Yesterday the University of San Diego rejected the appointment of a pro-choice candidate for the position of theology professor at the university. Moral sobriety is coming back to the Catholic educational institutions slowly in the United States as Catholic institutions and educators realize there is definitively no room for any interpretive flexibility in following the Church’s teachings on the sanctity of human life. Since the papal visit in April to the United States it is becoming very clear that academic freedom in Catholic educational facilities does not include the right to disagree with fundamental Church teachings on any moral , social or ethical level.

Dr. Ruether is a member of, “Catholics for Choice,” a group that routinely looks to offer alternative moral outlooks and positions on such issues as gay rights, same sex marriages, birth control and the rights of women to procure abortions in opposition to Catholic moral teachings. Another issue that is commonly raised by the group is the right Catholic women have to ordination to the priesthood. The Church has consistently taught against this possibility from happening.

The central issue of the matter seems really to center around the ability for Catholics to hold an opinion that is contrary to the opinion of the Church. Since the pontificate of John Paul II, anyone that teaches at a Catholic educational institution has been required to publically declare they will not deviate from Church teachings in the classroom. The oath of fidelity applies to not only the public profession of the Catholic faith in the classroom, but applies to the everyday activities of Catholics everywhere. The bottom line is simply this; Catholic moral teaching is intertwined with the daily lives of faithful Catholics, and adherence to Catholic teachings across the spectrum of faith is simply not optional.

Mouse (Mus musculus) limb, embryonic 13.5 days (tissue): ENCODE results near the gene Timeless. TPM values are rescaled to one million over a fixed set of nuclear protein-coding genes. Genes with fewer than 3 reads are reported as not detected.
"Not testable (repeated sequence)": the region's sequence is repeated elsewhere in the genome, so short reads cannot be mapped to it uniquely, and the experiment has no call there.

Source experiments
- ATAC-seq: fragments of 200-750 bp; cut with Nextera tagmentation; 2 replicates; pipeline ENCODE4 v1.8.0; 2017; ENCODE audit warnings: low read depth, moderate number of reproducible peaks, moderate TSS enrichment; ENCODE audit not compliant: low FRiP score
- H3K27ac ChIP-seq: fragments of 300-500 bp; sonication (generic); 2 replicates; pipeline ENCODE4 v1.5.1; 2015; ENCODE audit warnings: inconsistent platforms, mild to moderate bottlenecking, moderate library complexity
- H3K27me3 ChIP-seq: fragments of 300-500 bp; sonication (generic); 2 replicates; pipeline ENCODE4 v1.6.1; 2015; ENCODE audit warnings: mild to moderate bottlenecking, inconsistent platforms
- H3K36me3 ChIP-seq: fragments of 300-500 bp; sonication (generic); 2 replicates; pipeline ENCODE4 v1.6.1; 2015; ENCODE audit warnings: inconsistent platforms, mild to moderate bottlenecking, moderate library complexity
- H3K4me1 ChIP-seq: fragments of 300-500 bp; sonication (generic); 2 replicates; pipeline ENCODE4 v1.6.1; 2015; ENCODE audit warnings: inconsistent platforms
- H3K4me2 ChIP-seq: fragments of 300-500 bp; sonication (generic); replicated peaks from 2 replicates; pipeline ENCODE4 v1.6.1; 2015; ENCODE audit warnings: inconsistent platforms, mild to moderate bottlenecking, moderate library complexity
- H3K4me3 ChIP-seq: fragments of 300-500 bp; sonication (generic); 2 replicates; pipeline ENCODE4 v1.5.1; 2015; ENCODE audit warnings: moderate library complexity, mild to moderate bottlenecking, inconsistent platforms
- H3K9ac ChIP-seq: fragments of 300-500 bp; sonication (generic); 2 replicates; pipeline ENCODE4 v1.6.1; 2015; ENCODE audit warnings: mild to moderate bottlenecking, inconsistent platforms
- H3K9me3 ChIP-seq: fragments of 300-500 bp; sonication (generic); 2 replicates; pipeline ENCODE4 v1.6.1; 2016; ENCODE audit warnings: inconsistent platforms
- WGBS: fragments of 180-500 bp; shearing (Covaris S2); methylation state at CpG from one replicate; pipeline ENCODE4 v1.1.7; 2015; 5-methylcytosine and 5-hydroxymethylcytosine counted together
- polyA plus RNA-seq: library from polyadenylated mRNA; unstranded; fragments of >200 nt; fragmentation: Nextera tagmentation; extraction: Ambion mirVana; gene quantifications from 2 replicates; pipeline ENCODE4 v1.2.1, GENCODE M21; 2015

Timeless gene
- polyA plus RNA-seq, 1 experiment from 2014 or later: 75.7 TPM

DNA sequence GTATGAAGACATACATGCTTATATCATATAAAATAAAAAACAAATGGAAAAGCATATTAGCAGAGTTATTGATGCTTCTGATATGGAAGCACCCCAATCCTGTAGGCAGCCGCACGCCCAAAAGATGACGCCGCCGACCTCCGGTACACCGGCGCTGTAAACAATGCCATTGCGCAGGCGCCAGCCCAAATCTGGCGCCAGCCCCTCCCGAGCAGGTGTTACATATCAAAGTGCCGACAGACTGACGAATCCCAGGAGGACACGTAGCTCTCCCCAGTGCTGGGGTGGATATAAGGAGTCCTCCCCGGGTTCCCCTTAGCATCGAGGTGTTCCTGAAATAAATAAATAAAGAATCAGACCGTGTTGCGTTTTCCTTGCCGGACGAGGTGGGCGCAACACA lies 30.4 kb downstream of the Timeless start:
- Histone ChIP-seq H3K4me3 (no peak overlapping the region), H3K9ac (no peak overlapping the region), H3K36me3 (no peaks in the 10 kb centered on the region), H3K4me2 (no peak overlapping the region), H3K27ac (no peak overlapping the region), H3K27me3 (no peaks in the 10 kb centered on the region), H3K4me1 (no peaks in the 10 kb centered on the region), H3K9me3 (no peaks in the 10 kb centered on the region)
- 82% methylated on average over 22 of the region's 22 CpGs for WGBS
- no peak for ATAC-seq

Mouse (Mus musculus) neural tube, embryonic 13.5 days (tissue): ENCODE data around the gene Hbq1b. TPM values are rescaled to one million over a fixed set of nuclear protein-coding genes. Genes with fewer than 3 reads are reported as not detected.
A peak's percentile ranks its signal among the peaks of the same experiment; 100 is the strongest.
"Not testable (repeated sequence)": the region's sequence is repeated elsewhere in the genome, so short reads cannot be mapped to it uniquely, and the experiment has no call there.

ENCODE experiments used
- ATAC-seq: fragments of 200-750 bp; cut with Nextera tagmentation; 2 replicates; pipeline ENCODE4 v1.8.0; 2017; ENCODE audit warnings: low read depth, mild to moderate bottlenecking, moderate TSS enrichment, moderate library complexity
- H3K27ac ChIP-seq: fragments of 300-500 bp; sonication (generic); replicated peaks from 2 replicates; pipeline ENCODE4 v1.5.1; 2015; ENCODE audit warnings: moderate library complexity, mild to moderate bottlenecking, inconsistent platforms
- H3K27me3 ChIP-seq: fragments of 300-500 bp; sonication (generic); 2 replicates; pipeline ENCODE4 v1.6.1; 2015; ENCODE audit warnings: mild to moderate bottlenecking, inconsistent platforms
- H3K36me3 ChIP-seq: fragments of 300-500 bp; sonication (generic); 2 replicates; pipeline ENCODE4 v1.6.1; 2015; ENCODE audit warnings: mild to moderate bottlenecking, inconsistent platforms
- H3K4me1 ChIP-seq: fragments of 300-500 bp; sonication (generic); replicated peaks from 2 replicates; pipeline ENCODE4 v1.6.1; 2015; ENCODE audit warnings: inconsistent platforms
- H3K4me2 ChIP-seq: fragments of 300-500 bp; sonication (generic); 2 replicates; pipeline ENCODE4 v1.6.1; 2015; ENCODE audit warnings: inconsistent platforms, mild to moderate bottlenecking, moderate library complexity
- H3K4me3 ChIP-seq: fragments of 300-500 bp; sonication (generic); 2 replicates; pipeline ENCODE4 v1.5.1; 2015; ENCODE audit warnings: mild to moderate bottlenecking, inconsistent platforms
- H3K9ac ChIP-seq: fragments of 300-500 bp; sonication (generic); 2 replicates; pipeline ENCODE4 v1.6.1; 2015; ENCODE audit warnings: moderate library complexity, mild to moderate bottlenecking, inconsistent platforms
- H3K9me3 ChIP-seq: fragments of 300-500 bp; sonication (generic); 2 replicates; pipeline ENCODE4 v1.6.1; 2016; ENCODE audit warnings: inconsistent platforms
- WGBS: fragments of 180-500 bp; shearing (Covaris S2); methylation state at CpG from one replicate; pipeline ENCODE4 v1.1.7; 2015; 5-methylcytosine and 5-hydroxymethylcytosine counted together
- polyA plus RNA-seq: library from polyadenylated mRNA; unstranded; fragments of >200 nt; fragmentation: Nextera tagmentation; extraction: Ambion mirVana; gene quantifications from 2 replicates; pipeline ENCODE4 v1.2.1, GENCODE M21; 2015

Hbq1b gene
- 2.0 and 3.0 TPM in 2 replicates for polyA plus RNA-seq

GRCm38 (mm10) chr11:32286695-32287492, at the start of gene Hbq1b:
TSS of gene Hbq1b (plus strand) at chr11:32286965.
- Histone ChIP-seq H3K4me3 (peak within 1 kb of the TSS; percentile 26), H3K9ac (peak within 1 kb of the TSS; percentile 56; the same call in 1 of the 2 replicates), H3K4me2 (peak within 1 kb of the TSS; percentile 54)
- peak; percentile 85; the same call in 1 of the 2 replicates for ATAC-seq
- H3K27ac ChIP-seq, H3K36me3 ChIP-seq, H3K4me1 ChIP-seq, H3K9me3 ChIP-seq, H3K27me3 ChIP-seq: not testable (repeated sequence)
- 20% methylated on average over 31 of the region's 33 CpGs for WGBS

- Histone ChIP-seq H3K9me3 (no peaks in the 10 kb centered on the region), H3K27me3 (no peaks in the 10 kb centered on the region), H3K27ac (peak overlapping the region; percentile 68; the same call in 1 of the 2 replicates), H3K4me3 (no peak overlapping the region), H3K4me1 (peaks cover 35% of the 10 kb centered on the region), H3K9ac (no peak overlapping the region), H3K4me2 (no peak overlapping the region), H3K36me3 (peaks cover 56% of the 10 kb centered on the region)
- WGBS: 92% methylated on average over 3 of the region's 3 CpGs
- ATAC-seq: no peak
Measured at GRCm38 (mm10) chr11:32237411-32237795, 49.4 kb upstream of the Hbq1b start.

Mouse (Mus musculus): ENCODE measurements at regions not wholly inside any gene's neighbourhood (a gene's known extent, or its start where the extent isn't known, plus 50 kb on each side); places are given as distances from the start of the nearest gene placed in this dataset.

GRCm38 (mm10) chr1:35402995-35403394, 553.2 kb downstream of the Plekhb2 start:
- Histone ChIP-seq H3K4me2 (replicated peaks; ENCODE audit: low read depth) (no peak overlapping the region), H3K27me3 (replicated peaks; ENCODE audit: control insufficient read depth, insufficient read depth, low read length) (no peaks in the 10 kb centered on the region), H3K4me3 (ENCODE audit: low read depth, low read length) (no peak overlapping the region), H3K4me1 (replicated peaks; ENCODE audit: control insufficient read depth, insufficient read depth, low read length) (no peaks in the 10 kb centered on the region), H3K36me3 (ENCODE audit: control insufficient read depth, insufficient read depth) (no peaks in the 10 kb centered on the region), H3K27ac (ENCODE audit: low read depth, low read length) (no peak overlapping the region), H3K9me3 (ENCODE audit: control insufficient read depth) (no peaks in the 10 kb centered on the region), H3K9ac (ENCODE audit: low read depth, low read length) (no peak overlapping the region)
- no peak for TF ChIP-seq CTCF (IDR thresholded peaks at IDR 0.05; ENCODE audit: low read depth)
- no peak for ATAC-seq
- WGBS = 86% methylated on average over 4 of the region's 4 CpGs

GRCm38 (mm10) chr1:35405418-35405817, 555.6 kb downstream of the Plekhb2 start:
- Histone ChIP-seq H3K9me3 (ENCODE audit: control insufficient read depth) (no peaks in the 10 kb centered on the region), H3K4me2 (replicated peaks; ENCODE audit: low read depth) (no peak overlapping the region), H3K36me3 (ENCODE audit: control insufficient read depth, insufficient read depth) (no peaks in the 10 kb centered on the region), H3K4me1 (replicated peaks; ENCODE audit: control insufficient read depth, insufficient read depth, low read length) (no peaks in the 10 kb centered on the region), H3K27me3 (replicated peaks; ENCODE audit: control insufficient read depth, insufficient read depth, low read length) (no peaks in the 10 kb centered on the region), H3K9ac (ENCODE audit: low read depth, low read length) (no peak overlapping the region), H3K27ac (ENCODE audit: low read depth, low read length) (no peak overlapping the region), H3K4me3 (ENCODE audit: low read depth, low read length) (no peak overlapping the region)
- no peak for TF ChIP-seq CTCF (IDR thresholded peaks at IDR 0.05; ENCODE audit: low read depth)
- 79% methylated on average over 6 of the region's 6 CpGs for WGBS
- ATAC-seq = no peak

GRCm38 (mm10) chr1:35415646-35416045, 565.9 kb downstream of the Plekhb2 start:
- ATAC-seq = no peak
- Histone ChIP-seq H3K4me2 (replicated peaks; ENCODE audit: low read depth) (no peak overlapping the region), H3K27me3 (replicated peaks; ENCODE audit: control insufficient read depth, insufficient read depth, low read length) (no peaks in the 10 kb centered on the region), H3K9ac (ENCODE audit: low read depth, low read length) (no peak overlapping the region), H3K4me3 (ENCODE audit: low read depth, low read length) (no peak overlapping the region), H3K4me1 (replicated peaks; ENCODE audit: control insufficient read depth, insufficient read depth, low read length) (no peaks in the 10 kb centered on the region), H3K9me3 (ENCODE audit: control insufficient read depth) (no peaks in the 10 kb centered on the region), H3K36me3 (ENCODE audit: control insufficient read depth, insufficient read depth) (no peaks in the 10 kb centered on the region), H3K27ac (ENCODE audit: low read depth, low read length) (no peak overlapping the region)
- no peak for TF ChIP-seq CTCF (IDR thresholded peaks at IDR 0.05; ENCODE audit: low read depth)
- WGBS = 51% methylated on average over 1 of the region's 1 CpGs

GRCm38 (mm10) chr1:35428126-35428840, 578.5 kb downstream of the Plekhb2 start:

The decision of the University of San Diego to retract the offer of employment to Dr. Ruether is a genuine indication that the American Catholic Church is serious about its campaign to come into line with the universal teachings of the Church. While the general populace is sometimes not in accord with the decisions of the hierarchy, moves such as this one in the Golden State are clearly indicative of the influential message Benedict XVI wields to bring the American flock back to the global fold of traditional Catholicism.

The rejection of Dr. Ruether should also be considered an substantial victory for Pro-life Catholics as they gather support for the political opposition to candidates that proclaim political rhetoric that is contrary to Catholic moral and ethical teachings as well. The Catholic voter influence is a strong one in this upcoming political election period and the battle lines are indeed drawn over Pro-life & Pro-choice issues involving the candidates.

The final appreciation of this rejection is also very definitive. Catholics cannot in any way shape or form embrace political, social or moral stances that are contrary or undermine Catholic teachings. Holding such positions clearly isolates such nominal Catholics from full participation in the Holy Eucharist and requires a true conversion of conscience and reconciliation before they receive any Catholic sacraments. The issue also makes another point very obvious and clear; if you are not totally in union with the teachings of the Universal Church please look for a job somewhere else. Catholic educational, social, pastoral and religious institutions really deserve only faithful believers working in these places. If you are against Catholic teachings on same sex marriages, women’s ordination, birth control, abortion, et cetera, please take your contrarian opinions else where and allow Catholicism to continue effectively preach its moral and ethical message to the world. We don’t need academics undermining the Divine message the Church offers to the world.

Hugh McNichol is a Catholic author and journalist that writes on Catholic topics and issues. Hugh studied both philosophy and theology at Saint Charles Borromeo Seminary in Philadelphia. He writes daily at: & & He writes about Irish Catholic experiences  at  Comments are always welcome @

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